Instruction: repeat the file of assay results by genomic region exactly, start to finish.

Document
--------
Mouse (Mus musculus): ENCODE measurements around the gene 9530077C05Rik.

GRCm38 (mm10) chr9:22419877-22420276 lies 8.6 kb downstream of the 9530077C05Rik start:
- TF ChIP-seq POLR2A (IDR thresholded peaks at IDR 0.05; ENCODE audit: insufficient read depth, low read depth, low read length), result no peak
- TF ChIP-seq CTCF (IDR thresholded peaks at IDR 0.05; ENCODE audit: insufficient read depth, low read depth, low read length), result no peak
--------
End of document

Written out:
Mouse (Mus musculus): ENCODE measurements around the gene 9530077C05Rik.

GRCm38 (mm10) chr9:22419877-22420276 lies 8.6 kb downstream of the 9530077C05Rik start:
- TF ChIP-seq POLR2A (IDR thresholded peaks at IDR 0.05; ENCODE audit: insufficient read depth, low read depth, low read length), result no peak
- TF ChIP-seq CTCF (IDR thresholded peaks at IDR 0.05; ENCODE audit: insufficient read depth, low read depth, low read length), result no peak